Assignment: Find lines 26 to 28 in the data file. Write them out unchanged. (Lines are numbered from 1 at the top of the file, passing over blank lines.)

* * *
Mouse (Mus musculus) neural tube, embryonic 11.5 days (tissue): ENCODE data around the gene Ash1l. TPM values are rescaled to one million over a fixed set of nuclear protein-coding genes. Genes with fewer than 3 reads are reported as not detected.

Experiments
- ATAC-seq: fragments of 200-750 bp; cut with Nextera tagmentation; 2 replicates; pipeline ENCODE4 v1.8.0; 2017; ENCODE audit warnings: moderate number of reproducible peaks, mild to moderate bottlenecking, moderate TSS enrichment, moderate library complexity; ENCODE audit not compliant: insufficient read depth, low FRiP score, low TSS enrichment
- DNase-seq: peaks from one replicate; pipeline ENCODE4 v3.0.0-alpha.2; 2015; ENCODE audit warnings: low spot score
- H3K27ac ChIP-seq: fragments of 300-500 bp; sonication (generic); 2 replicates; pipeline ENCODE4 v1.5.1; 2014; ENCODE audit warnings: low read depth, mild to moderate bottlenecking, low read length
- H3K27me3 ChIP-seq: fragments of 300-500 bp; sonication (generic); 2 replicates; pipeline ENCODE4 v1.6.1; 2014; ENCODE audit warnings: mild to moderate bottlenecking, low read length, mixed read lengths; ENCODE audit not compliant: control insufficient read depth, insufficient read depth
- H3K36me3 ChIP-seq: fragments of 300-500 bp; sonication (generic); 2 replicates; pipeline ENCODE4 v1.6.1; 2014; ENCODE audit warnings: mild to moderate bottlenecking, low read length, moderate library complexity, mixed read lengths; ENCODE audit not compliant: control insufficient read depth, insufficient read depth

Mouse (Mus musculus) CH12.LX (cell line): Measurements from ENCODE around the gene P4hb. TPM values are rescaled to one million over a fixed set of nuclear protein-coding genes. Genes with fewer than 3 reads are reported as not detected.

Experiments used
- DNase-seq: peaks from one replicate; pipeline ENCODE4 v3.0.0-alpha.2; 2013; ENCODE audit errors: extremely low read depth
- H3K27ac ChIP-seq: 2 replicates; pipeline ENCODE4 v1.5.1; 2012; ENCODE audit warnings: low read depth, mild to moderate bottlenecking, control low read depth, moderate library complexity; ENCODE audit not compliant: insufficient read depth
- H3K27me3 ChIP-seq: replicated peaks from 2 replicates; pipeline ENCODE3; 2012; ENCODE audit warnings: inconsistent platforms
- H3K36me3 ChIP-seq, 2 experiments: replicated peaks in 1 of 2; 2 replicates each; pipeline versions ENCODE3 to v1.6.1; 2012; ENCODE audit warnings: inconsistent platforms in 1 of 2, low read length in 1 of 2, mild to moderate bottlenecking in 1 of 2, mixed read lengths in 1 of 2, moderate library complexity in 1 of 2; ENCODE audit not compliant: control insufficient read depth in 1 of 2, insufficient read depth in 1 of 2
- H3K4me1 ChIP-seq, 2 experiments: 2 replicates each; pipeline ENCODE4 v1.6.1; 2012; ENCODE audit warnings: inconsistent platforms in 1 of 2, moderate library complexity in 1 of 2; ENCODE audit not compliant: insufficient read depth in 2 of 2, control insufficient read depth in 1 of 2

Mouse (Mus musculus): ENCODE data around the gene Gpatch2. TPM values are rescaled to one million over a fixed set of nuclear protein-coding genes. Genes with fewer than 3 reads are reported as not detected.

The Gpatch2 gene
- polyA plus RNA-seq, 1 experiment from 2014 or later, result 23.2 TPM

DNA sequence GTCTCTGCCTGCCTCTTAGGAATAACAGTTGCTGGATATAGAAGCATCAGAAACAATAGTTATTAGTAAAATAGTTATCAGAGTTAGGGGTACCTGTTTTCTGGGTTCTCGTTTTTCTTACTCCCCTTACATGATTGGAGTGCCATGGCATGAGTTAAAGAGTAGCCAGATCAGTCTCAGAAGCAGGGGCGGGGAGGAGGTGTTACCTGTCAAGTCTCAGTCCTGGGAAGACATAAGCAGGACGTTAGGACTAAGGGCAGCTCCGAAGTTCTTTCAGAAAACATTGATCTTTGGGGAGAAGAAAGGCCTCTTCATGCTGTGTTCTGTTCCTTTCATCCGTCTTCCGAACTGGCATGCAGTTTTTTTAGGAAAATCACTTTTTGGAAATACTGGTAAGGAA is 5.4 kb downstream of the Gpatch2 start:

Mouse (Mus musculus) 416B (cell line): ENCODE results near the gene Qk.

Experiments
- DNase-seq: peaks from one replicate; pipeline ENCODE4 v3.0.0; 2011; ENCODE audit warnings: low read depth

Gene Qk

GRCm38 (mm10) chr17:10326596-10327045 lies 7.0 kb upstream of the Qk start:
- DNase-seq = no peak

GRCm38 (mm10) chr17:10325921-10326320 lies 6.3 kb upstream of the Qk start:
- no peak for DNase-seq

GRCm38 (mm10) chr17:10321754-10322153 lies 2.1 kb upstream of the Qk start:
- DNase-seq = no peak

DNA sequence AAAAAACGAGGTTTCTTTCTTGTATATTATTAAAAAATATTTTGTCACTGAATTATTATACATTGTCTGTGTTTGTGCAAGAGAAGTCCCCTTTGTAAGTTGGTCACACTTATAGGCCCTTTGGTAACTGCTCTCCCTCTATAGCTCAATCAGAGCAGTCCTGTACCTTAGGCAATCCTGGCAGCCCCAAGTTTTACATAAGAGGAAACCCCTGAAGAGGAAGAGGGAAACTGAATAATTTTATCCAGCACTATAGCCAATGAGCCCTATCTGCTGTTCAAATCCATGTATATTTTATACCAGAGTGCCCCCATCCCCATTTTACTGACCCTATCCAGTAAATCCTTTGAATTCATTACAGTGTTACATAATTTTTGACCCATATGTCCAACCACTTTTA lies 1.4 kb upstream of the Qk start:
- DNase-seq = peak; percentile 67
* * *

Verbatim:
- no peak for DNase-seq

GRCm38 (mm10) chr17:10321754-10322153 lies 2.1 kb upstream of the Qk start:
- DNase-seq = no peak